Sigi had been bit nervous in the days leading up to our departure, only having flown with me on a few occasions, the furthest being to Hervey Bay, about 60 minutes up the coast, so I was pretty impressed that she ventured out to Redcliffe with me that sunny Thursday morning for a 5 hour flight into the outback. We parked our car next to the hangar and loaded our bags into the ROC. The sky was blue and enticing so, after pre-flighting the plane, rechecking the weather via Naips online and submitting the flight notification on the Ipad, we started up and taxied over to runway 25. Soon we were climbing away from Redcliffe into the cloudless blue yonder and setting course for Emerald.
We passed over my “aerial stomping ground”, tracking over Kilcoy and Lake Somerset and on past Kingaroy and Wondai, where I’d gone on my first solo cross country flight more than 2 years previously. I’ve flown back and forwards over this country so many times I treat it like my backyard. It’s a very picturesque area too with rolling hills and rivers and farmland.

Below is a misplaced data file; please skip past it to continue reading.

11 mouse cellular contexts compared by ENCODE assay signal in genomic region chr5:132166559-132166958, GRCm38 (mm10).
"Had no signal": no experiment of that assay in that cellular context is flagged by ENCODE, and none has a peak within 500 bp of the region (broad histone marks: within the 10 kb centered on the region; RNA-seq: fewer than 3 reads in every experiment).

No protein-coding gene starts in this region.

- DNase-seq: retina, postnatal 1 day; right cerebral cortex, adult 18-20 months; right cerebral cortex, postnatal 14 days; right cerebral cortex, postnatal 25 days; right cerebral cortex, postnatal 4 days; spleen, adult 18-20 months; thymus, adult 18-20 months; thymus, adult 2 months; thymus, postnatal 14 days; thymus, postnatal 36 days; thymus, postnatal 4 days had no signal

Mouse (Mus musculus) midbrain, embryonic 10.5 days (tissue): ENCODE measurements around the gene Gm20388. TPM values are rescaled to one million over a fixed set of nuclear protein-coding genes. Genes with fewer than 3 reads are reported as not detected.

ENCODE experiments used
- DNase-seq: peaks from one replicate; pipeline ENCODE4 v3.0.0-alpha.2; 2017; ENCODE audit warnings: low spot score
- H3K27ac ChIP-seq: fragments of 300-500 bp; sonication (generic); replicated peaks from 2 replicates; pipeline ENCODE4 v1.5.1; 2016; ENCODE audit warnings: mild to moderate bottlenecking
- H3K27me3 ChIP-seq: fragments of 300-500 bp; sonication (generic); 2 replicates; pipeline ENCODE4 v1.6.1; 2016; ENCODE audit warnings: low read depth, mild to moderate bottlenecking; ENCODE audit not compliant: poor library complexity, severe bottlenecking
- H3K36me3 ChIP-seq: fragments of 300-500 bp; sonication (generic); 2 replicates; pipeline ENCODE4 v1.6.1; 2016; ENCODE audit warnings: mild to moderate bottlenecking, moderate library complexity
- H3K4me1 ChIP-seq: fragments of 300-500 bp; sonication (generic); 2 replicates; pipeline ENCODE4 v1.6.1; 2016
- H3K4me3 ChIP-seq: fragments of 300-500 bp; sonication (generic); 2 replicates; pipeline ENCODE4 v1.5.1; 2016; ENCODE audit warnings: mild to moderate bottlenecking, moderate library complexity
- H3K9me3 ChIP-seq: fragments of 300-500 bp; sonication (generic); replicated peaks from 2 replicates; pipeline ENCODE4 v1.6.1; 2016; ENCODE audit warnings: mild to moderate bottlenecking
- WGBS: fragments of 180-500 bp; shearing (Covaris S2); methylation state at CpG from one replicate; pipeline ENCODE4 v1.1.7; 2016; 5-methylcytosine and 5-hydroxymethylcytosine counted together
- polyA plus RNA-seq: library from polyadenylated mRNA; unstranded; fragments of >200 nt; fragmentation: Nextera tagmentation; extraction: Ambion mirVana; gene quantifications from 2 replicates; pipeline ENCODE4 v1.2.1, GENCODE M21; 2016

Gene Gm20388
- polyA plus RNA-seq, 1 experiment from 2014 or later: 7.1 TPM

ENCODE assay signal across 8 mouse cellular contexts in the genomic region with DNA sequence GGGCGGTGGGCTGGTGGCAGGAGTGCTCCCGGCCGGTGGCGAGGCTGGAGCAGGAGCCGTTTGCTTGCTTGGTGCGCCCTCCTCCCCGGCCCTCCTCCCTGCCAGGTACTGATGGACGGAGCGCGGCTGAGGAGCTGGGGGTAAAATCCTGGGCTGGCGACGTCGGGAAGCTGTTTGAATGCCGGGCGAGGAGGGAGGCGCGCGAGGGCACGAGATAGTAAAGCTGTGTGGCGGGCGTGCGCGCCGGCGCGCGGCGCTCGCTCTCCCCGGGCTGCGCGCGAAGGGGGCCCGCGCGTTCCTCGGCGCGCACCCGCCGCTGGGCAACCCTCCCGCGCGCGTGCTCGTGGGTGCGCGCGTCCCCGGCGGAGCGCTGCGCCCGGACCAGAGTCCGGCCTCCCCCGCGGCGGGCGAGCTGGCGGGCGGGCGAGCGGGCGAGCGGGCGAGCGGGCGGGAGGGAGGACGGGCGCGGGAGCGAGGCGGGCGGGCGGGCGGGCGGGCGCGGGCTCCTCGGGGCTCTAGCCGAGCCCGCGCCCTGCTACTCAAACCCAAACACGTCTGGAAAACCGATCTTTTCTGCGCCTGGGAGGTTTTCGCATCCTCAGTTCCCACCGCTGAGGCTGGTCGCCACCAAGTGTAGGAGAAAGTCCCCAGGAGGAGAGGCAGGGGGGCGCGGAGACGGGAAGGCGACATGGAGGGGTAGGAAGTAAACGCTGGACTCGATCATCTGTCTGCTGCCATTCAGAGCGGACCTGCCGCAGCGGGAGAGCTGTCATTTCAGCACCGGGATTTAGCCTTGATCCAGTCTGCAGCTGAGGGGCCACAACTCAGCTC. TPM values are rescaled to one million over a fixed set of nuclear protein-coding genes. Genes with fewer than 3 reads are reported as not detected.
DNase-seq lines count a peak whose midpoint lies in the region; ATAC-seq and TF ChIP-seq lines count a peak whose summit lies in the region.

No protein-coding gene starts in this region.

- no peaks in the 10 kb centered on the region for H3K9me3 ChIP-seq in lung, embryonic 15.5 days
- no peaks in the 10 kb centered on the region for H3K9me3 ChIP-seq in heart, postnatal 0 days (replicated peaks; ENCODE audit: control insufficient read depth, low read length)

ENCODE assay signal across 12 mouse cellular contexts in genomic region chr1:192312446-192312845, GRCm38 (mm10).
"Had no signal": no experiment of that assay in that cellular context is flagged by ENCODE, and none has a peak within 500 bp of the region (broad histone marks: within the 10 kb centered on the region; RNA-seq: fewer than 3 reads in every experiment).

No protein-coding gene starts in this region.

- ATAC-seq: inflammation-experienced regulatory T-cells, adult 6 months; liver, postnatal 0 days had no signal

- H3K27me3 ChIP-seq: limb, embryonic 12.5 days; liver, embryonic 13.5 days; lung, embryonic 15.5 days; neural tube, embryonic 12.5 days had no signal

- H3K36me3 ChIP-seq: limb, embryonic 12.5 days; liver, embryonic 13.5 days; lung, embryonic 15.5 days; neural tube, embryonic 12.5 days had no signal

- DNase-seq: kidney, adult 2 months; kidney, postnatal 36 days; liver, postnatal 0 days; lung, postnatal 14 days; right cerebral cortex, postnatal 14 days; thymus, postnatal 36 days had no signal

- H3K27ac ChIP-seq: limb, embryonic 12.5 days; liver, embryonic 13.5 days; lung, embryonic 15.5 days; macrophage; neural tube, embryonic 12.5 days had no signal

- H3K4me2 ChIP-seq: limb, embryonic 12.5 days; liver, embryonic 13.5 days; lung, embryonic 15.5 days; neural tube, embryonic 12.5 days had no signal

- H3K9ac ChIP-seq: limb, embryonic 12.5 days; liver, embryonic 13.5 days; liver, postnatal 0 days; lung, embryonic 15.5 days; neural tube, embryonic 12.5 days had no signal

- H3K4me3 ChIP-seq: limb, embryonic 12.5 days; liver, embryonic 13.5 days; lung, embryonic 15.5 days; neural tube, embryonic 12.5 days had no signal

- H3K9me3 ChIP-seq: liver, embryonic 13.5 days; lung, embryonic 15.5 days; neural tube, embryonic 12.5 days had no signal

As we passed over Wondai we left that familiar territory behind and struck out into the south eastern interior, a part of Queensland that neither of us had been to before. Farmland stretched to the horizon, interspersed with towns like Cracow, with its mine, Theodore with its good looking sealed strip, the Dawson Range escarpment cutting across our track like a gigantic blade and the South Blackwater coal mine.
After just over two hours we began our descent into Emerald. A Qantaslink flight announced its departure to Brisbane on the area frequency and the CTAF as we approached. An RAAF pilot announced he was 30 miles to the east and about to carry out a practice instrument approach over Emerald in a C17 Globemaster. I mentioned we were 20 miles out and agreed how we would avoid each other as he overflew at 3500ft. We could see him in the distance passing over Emerald, turning and heading back in again from the west. We descended to 2000ft and passed under him as we entered the circuit and landed on runway 15. I checked that we had sufficient fuel left for the trip to Longreach, put the ASIC ID card round my neck, secured the aircraft and we walked over to the terminal for a coffee. It was a strange but satisfying feeling sitting in the departure lounge full of RPT passengers waiting for their flights as we drank our flat whites, knowing that we’d arrived “under our own steam” and would depart again the same way.